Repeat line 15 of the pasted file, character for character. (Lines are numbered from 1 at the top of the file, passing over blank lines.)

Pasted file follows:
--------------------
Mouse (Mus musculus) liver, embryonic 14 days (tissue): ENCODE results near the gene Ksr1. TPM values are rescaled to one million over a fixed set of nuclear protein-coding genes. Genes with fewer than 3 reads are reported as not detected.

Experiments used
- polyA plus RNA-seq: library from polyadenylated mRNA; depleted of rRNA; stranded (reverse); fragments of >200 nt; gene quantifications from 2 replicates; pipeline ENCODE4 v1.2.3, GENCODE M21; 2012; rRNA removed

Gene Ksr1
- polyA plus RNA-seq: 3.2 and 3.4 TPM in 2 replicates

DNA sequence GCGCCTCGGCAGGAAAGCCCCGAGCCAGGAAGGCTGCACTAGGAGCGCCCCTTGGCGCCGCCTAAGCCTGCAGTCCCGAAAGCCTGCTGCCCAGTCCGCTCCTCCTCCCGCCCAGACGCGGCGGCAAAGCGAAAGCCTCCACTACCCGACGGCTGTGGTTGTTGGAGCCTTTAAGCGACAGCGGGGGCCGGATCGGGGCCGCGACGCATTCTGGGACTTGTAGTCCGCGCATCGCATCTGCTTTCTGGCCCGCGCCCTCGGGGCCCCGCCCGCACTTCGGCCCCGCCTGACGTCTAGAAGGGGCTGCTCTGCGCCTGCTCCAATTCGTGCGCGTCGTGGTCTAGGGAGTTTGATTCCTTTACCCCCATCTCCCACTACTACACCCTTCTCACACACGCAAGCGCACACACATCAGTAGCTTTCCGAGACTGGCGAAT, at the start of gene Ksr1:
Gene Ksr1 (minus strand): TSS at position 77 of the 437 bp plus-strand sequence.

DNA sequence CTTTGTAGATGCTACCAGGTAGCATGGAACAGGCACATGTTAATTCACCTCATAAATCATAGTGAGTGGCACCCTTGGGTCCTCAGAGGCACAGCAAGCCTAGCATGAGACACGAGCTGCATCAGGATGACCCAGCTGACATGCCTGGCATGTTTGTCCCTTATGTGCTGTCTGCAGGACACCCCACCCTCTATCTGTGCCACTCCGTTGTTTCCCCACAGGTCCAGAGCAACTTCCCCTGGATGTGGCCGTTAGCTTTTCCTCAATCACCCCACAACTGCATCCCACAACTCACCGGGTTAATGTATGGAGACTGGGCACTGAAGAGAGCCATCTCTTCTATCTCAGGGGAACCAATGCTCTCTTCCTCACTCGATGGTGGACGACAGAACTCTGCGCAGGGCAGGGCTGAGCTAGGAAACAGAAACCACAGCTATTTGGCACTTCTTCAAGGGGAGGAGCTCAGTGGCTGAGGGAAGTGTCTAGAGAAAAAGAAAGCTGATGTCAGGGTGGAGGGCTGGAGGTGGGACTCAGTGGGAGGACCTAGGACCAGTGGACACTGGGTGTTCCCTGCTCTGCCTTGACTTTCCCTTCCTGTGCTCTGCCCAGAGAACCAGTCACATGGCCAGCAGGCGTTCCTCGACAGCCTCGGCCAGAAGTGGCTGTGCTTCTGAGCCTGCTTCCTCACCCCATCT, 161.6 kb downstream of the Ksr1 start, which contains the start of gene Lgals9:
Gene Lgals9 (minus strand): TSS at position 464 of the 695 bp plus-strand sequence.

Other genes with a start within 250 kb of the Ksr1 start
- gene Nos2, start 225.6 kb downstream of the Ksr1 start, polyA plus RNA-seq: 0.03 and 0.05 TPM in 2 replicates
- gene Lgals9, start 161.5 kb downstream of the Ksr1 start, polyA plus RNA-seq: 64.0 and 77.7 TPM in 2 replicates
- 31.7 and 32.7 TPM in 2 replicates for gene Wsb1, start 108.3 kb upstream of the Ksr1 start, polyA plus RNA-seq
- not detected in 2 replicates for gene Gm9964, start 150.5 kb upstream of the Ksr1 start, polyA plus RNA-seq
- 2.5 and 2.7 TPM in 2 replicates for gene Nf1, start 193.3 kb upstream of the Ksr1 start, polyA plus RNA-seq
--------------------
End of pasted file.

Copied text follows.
- 2.5 and 2.7 TPM in 2 replicates for gene Nf1, start 193.3 kb upstream of the Ksr1 start, polyA plus RNA-seq